The American food system has been influenced by countless Black Americans who rarely receive the credit that they deserve
In honor of Black History Month in 2021, we wanted to recognize the contributions that Black Americans have had on our food system throughout history. In our research we found names that are often left out of our history books, even though their contributions have been monumental. The Co-op, and America as a whole, have been directly influenced by these innovators that created many of the advancements in food as we know them today. While this list is far from comprehensive, here are 28 Black innovators that helped build the American food system as we know it today.
Combahee River Colony
Before we explore the impact of individuals, we must first acknowledge the impact of a particular group. From mutual aid societies and independent fugitive communities to land and food co-ops, the Black community has a long, but little recognized, tradition of cooperation in the United States. Early forms of cooperation included mutual insurance companies, buying clubs, and collective farming. Both free and enslaved Black people pooled money to pay for burials, land, sick benefits, and buying freedom for one another. The Underground Railroad is another example of a cooperative effort. Cooperation served as a powerful tool, allowing Black folks to improve each other’s lives in the face of blatant racism and active sabotage. Housing and land co-ops offered Black folks access where racist and discriminatory policies would prohibit individual action.
Throughout this long tradition of cooperation, women often founded and ran Black cooperative efforts. This is the case with the Combahee River Colony, which formed in South Carolina during the Civil War. As men left to join the Union Army, Black women in South Carolina took to the Gullah/Geechee Sea Islands in the Combahee River region to grow cotton on abandoned farms. These women formed an intentional community which collectively farmed the area throughout the war and several years after. Eventually, hundreds of women farmed with colony, securing food, shelter, and income for themselves and their families.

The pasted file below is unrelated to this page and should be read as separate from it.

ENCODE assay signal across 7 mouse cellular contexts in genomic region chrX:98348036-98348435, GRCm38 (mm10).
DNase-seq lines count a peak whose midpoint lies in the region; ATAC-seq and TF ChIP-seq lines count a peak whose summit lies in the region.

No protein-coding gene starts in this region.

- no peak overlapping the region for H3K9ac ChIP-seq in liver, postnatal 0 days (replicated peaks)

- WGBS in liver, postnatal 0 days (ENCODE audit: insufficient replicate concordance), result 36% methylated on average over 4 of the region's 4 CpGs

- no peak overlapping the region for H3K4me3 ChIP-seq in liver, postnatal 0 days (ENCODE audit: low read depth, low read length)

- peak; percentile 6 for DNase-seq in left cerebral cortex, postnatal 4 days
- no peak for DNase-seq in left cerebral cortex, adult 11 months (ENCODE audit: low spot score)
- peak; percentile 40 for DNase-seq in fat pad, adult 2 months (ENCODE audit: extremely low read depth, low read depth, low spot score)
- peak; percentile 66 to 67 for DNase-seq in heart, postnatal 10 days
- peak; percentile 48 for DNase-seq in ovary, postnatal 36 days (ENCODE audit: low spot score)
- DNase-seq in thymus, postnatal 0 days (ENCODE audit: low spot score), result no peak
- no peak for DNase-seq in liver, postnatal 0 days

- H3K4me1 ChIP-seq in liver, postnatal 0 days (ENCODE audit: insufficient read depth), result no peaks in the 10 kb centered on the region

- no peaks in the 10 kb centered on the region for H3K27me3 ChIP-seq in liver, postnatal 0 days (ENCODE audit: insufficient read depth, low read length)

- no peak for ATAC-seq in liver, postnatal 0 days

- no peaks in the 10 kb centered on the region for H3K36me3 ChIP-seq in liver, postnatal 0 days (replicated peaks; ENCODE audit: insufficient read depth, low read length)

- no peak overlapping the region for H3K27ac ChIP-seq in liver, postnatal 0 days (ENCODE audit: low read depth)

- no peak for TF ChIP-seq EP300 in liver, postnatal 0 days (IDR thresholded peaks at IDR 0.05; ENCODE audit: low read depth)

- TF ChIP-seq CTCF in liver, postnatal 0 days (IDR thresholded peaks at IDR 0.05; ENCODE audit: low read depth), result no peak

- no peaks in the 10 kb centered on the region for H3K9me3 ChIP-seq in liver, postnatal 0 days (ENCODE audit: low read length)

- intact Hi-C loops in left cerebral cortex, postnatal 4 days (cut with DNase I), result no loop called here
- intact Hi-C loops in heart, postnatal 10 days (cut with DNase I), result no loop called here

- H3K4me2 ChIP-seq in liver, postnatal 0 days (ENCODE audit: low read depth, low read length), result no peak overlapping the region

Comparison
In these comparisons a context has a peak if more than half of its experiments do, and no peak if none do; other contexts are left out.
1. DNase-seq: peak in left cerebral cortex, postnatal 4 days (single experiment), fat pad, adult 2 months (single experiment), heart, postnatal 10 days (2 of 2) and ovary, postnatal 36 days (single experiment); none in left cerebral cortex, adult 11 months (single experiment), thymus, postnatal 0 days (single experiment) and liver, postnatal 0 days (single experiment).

If you enjoy macaroni and cheese, french fries, crème brûlée, and/or ice cream, you have James Hemings to thank. Hemings was the first American to train as a chef in France and would go on to prepare Thomas Jefferson and Alexander Hamilton’s meal as they sat down to political negotiations amidst their famous feud.
James Hemings was born into slavery in 1765. When he was 8 years old, Thomas Jefferson inherited him as property. When Jefferson was appointed Commerce Minister to France, the 19 year old Hemmings went with him to train as a chef. He studied in prestigious French kitchens, trained with a master pastry chef, but, most importantly, he spent time at Château de Chantilly, which was considered to have better food and chefs than Versailles. He became the chef de cuisine at Hôtel de Langeac, Jefferson’s personal residence, in 1787. Here he cooked for politicians and celebrities.
Hemings was freed in 1796. He spent some years traveling before returning to Jefferson, this time as a paid employee, to run the Monticello kitchens. In 1801 he committed suicide. He and his cooking were recently immortalized in the musical Hamilton. Moreover, James Hemings introduced us to foods that would become hallmarks of American culture for centuries and set standards which chefs strive toward today.
Alexander P. Ashbourne
Alexander P. Ashbourne was an early inventor. He was born into slavery in Philadelphia around 1820 and while there are very few documented facts about his personal life, it is known that he grew up cutting wheat alongside his family members. This would lead him to think of more efficient ways to cut wheat which would result in an important invention later in life.
Since Ashbourne was born after the Pennsylvania Gradual Abolition Act was passed in 1780, he was not subject to a lifetime of enslavement. Although the exact date of his emancipation is unknown, by 1847 all enslaved people in Pennsylvania had been freed. Ashbourne disappeared from the public record until 1863, when he reemerged working as a caterer. By this time, he was well known and respected in the city. He catered weddings and buffets of the wealthy elite in Philadelphia, and was selected as one of a handful of local caterers for the 1863 Emancipation Celebration held in the city.